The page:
The summer of protest seen in Moscow this year once again raises the question of the middle class and how it thinks.
As of 2017, Russia’s middle class accounted for 15 percent of the population, according to figures from the Institute for Social Analysis and Forecasting at the Russian Presidential Academy of National Economy and Public Administration: down from around 20 percent before then. The middle class tends to be in the twenty-four-to-thirty-nine age range: people who have lived a little, are making money, and are responsible for themselves, their work, and/or family.
Sociological research reliably shows that the demand for political freedom is a typical trait of young, educated, well-off urbanites, confirming the hypothesis put forward by the U.S. political sociologist Seymour Martin Lipset back in 1959, according to which people who have attained a certain level of prosperity begin to think about loftier things: political freedoms.
The exchange of freedom for petrodollar-fueled economic growth that took place at the start of the 2000s due to external market conditions and the end of the post-Soviet transition created a specific kind of middle class: one that grew out of oil and gas deposits, one that demanded both bread and circuses, one that brought delight to several different real estate markets across the world, and one that was more likely to demand haute cuisine and the services of a sommelier than liberty, equality, and fraternity. Who needs them, if everything is just fine? In other words, the Lipset hypothesis appeared to have failed.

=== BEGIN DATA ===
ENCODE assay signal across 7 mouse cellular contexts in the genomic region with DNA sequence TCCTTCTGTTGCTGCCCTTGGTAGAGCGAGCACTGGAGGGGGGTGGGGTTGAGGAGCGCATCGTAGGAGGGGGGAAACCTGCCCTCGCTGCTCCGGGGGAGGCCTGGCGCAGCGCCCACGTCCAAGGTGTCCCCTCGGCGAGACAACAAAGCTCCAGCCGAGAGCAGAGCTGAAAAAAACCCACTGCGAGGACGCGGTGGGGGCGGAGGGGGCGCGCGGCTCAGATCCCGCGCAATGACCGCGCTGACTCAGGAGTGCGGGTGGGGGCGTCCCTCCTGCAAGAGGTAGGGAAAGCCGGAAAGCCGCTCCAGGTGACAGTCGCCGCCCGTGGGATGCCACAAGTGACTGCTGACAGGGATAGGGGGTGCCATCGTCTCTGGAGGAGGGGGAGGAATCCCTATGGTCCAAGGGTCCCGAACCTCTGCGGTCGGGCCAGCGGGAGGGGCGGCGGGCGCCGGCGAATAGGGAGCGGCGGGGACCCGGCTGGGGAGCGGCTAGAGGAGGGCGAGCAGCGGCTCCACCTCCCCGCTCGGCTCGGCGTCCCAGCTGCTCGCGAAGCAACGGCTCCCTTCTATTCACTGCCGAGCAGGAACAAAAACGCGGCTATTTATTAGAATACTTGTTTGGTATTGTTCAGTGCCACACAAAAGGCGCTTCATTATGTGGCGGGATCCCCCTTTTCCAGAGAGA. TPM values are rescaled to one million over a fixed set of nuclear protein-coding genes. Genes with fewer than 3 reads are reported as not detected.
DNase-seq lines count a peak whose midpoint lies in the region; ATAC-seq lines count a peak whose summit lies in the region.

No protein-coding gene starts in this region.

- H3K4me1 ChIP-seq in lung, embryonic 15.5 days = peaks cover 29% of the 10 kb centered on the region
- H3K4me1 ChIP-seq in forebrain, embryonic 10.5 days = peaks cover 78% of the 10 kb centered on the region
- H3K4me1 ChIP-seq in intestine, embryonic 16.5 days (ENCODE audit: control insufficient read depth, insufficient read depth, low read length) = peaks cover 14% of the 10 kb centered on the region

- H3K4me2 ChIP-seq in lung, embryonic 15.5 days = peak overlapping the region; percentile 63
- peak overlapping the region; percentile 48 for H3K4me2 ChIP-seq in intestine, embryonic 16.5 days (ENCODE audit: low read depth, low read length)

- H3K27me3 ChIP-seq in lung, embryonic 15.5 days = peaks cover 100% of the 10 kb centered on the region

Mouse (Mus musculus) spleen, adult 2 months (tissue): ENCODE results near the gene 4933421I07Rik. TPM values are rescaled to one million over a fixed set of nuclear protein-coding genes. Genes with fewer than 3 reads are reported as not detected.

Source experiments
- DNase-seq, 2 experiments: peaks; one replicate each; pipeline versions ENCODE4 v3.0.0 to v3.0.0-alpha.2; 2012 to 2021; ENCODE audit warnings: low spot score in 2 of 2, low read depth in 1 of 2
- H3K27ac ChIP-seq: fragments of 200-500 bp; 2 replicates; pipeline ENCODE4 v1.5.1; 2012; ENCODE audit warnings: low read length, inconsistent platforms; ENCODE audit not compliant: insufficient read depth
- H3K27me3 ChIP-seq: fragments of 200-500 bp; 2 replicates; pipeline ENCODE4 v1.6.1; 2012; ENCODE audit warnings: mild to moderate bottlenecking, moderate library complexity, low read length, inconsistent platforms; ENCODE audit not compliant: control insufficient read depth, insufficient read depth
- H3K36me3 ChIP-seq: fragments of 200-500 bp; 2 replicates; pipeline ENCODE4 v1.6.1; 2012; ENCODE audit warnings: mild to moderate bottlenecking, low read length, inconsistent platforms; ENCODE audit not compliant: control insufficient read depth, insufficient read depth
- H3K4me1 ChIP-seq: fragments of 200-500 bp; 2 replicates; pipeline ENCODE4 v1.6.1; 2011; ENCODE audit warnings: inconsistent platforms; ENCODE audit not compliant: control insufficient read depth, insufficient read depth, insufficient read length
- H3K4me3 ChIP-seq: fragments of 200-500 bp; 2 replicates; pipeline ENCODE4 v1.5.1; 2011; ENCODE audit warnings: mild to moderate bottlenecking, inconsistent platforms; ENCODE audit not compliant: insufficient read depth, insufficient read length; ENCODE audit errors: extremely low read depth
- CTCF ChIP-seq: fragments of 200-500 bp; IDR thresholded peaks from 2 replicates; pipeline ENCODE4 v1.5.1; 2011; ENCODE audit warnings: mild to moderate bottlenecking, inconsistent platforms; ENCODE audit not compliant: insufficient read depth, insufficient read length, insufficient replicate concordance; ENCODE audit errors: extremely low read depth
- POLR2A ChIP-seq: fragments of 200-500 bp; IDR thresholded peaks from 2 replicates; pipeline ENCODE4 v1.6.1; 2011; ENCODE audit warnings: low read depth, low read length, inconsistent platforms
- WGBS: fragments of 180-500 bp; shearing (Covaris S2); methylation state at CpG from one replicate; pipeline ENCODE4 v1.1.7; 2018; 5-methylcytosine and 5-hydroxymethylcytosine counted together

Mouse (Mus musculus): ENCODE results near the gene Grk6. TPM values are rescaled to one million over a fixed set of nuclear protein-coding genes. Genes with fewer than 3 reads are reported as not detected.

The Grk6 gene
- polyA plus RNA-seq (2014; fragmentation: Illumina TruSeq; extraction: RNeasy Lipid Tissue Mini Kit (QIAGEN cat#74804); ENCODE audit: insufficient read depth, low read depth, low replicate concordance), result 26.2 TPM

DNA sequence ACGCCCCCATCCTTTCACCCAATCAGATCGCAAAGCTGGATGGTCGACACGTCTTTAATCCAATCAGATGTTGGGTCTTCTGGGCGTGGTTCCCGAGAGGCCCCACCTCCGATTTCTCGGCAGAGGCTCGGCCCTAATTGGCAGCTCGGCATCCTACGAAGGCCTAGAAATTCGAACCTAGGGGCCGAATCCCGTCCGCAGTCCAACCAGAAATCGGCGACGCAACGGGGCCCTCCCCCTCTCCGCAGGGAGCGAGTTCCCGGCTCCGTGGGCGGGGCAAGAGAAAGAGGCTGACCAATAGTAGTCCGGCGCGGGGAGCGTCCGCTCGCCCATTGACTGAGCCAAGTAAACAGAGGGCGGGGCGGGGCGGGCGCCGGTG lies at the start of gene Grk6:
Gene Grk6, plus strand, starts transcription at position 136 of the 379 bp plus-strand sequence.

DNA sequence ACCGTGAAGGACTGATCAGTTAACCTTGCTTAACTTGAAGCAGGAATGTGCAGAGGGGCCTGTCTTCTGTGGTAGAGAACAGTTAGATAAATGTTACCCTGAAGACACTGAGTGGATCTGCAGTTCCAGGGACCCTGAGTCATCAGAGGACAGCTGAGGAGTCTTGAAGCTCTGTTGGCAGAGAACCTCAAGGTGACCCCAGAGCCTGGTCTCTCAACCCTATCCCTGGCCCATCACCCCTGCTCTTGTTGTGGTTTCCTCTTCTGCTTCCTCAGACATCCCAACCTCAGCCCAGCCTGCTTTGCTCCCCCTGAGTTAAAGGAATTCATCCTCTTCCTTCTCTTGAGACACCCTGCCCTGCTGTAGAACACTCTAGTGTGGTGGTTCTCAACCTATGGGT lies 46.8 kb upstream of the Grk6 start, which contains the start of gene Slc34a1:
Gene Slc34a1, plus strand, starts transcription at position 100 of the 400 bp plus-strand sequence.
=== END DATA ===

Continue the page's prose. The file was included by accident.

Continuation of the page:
It’s not surprising that the consumer instinct proved stronger than that of the citizen in the early-twenty-first-century middle class. This is standard for the average person in the post-Soviet era, especially those who lived through the difficult transition period to a market economy.
The social structure of Russian society, somewhat rejuvenated by economic growth in the early 2000s, seemed to be disproving the theory that democracy and prosperity cannot live without each other. The upper social strata voted for the United Russia party more actively than those of “lower” social standing. The middle class of the early 2000s was conformist: it had something to lose, in addition to its shackles, and actually those shackles didn’t seem to be such a significant impediment to improving their quality of life.
But as soon as economic and social indices began to slow down, and the structure of household incomes showed a slow but sure tilt toward dependence on the state, instead of on the market and ownership, we saw a firm return to the theory under which strong but short growth is possible in “extractive” states (ones in which a ruling elite extracts wealth from the rest), in particular those whose economy is dependent on resource rent. Long-term, reliable stability, on the other hand, is only possible in “inclusive” regimes that combine political democracy and normal economic competition, without political autocracy or economic oligarchy.
One of the most influential books of the early 2000s—Why Nations Fail by Daron Acemoglu and James Robinson, the authors of the theory of inclusive and extractive institutions—came out in 2012, just as the new Russian middle class was presenting its demands for functioning, non-imitation democratic institutions (including elections). It seemed that the spirit of Lipset could rest in peace.
Those who took to the streets in protest in the winter of 2011–2012 represented all age groups, genders, and income groups. But at the center of it all was the middle class, distinguished not so much by income, self-identification, or lifestyle as by the nature of its demand for properly functioning democratic institutions.